RODALE NEWS, EMMAUS, PA—If your body is a ship, then your brain is the captain. Which makes the thyroid—a small, vital, butterfly-shaped gland located in the front of the neck—your first mate. It plays an integral part in running virtually all operations, from regulating your metabolism to keeping your hormones in check. In short, this is one crew member that needs to stay shipshape.
But new research suggests that phthalates (pronounced "tha-lates"), chemicals that are commonly used in pesticides, plastics, cleaners, and other household products, are altering the thyroid's ability to work properly. In the study, published recently in the journal Environmental Health Perspectives, researchers found that phthalates may also be stunting the growth of children.
THE DETAILS: Among 850 Danish children ages 4 to 9, researchers measured phthalate levels as well as blood levels of thyroid-stimulating hormone, thyroid hormones, and insulinlike growth factor. They also measured the kids' body sizes. All of the children had some level of phthalate contamination, but researchers found that the kids with the highest phthalate levels tended to have the lowest thyroid hormone levels. High phthalate levels were also associated with shorter and lighter body size. The mechanism behind these findings is still unclear.
WHAT IT MEANS: Phthalates break down and exit our bodies pretty quickly. So something ingested, inhaled, or absorbed today (for instance, from pesticides in food, roach spray, or a scented lotion) will be out of your system in a day or two. The problem is we're constantly being exposed to them. "We're taking them in as fast as our bodies can break them down," explains Sarah Jannsen, MD, PhD, senior scientist at Natural Resources Defense Council.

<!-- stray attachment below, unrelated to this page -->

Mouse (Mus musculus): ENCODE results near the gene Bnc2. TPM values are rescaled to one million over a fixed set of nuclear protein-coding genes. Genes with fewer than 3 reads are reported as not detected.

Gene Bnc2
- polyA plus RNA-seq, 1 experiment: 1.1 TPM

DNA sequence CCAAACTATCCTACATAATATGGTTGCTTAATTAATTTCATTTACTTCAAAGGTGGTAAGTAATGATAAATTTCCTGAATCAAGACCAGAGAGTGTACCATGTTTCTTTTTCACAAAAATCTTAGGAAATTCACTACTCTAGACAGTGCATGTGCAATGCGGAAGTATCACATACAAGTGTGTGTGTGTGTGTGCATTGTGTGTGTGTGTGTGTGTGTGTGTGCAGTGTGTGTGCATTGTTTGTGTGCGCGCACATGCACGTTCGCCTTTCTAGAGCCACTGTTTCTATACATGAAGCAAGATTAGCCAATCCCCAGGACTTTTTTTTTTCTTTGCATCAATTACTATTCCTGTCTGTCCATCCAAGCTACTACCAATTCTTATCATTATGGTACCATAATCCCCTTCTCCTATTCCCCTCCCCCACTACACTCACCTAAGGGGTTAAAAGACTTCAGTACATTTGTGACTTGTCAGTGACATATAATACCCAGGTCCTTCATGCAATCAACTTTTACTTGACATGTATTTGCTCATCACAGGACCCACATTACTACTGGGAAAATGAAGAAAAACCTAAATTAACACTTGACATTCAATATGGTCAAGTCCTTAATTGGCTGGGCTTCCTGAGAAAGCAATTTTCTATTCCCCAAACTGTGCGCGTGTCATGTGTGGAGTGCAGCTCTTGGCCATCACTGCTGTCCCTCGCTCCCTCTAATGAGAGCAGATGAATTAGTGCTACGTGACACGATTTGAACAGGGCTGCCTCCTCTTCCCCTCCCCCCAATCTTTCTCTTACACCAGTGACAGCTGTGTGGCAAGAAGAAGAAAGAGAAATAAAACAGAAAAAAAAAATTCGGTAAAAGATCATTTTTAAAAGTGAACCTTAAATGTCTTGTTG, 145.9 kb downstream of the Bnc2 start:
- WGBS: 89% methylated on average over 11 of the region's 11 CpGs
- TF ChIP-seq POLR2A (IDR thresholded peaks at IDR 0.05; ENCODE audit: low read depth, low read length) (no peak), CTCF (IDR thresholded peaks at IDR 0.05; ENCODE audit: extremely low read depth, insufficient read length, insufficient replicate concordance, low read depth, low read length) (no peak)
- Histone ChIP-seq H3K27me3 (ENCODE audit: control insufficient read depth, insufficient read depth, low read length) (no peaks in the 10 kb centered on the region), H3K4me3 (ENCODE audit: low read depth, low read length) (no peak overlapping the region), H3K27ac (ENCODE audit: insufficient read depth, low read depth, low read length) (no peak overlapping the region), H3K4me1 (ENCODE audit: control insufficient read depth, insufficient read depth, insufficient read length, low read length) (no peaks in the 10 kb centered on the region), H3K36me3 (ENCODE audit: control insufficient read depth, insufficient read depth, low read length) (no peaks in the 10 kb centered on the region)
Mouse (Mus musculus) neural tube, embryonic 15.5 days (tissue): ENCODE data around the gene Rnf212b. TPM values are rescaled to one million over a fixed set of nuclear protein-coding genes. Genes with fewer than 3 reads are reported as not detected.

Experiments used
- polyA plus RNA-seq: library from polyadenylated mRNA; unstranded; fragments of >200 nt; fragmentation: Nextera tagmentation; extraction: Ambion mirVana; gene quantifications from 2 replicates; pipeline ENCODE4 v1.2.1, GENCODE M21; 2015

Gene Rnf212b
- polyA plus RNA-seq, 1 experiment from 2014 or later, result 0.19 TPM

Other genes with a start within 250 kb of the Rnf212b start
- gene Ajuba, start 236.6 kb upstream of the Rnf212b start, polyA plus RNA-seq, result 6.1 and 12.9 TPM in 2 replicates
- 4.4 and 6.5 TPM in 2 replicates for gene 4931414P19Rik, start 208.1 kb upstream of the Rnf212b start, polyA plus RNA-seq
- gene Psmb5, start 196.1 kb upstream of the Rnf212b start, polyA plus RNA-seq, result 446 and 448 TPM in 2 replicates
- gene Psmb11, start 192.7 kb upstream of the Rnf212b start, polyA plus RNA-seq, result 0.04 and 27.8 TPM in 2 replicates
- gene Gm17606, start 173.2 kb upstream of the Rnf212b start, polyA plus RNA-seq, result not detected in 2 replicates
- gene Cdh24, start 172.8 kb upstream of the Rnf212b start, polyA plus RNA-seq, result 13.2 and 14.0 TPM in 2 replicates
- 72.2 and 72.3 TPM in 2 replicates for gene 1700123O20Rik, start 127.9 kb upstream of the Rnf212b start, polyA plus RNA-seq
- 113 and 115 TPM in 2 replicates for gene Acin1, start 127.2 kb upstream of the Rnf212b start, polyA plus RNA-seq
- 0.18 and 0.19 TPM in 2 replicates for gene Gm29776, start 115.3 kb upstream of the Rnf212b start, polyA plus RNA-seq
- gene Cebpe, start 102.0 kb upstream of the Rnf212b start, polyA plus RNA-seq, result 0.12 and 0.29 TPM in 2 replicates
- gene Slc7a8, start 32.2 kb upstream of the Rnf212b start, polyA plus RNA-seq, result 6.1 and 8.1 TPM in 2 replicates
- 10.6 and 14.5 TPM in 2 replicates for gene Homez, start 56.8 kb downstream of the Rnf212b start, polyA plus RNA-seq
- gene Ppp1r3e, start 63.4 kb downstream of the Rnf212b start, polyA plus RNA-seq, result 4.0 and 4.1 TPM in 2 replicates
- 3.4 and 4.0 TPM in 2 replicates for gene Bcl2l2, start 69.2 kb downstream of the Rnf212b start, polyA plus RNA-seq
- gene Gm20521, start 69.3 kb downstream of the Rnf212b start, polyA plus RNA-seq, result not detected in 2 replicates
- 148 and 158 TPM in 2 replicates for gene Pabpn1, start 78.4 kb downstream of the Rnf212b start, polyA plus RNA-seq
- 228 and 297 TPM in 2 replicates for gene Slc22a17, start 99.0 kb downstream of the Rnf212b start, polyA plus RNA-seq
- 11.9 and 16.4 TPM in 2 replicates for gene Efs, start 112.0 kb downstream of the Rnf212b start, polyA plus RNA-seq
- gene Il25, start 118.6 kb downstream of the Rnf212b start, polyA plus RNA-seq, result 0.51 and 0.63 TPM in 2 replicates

That’s no exaggeration, as phthalates are found in fake leather furniture, vinyl building materials, and the artificially scented cleaners, shampoos, hairsprays, soaps, candles, and air fresheners we're exposed to every day. Brand-new research finds phthalates are even in our food, possibly because of pesticide use, or from the plastic tubes, plastic containers, and adhesives that food comes into contact with during processing and storage.
Published on: August 5, 2010
Updated on: August 5, 2010